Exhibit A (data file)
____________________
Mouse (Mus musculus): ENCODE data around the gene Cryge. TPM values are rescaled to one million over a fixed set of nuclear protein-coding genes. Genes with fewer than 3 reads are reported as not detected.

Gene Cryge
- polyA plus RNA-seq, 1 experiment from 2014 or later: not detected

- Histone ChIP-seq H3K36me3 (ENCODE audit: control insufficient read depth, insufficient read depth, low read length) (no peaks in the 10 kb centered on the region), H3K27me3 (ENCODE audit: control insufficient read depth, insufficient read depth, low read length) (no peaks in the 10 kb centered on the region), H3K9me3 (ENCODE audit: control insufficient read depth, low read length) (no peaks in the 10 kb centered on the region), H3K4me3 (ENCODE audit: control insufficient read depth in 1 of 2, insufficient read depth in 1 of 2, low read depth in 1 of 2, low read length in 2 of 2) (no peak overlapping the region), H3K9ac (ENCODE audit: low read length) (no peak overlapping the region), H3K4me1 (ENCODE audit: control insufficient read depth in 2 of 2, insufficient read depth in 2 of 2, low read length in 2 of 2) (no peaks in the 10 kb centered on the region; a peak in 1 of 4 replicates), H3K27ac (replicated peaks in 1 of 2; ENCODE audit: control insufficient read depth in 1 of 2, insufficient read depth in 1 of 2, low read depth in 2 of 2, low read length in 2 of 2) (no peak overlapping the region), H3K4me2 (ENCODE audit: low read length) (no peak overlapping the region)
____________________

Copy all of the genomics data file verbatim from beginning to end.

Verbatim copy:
Mouse (Mus musculus): ENCODE data around the gene Cryge. TPM values are rescaled to one million over a fixed set of nuclear protein-coding genes. Genes with fewer than 3 reads are reported as not detected.

Gene Cryge
- polyA plus RNA-seq, 1 experiment from 2014 or later: not detected

- Histone ChIP-seq H3K36me3 (ENCODE audit: control insufficient read depth, insufficient read depth, low read length) (no peaks in the 10 kb centered on the region), H3K27me3 (ENCODE audit: control insufficient read depth, insufficient read depth, low read length) (no peaks in the 10 kb centered on the region), H3K9me3 (ENCODE audit: control insufficient read depth, low read length) (no peaks in the 10 kb centered on the region), H3K4me3 (ENCODE audit: control insufficient read depth in 1 of 2, insufficient read depth in 1 of 2, low read depth in 1 of 2, low read length in 2 of 2) (no peak overlapping the region), H3K9ac (ENCODE audit: low read length) (no peak overlapping the region), H3K4me1 (ENCODE audit: control insufficient read depth in 2 of 2, insufficient read depth in 2 of 2, low read length in 2 of 2) (no peaks in the 10 kb centered on the region; a peak in 1 of 4 replicates), H3K27ac (replicated peaks in 1 of 2; ENCODE audit: control insufficient read depth in 1 of 2, insufficient read depth in 1 of 2, low read depth in 2 of 2, low read length in 2 of 2) (no peak overlapping the region), H3K4me2 (ENCODE audit: low read length) (no peak overlapping the region)